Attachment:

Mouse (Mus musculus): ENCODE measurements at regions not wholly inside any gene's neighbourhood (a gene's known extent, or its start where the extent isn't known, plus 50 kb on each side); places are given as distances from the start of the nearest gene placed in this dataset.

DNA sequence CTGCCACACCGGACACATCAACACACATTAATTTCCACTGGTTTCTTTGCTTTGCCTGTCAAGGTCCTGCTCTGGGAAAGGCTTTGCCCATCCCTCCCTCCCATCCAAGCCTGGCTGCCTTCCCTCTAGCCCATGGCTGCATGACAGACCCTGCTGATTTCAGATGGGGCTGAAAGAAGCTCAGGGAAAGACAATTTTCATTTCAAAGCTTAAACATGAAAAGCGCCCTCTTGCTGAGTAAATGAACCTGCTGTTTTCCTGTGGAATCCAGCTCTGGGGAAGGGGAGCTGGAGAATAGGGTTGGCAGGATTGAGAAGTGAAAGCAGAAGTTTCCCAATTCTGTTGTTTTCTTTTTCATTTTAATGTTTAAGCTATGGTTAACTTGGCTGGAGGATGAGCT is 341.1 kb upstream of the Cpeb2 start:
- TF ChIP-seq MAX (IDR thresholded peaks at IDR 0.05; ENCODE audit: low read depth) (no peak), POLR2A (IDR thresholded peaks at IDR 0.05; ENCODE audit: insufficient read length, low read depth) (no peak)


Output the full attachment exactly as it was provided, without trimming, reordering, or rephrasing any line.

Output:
Mouse (Mus musculus): ENCODE measurements at regions not wholly inside any gene's neighbourhood (a gene's known extent, or its start where the extent isn't known, plus 50 kb on each side); places are given as distances from the start of the nearest gene placed in this dataset.

DNA sequence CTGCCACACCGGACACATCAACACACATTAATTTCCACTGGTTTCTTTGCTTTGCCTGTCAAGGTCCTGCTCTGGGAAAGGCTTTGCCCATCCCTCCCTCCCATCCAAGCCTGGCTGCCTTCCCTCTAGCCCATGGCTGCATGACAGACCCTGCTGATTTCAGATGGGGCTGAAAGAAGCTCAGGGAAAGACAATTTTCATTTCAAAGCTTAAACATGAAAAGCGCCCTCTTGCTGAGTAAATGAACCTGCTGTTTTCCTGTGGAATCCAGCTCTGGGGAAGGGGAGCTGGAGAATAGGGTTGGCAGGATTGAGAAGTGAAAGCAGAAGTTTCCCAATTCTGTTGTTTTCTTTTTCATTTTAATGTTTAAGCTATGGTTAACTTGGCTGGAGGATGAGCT is 341.1 kb upstream of the Cpeb2 start:
- TF ChIP-seq MAX (IDR thresholded peaks at IDR 0.05; ENCODE audit: low read depth) (no peak), POLR2A (IDR thresholded peaks at IDR 0.05; ENCODE audit: insufficient read length, low read depth) (no peak)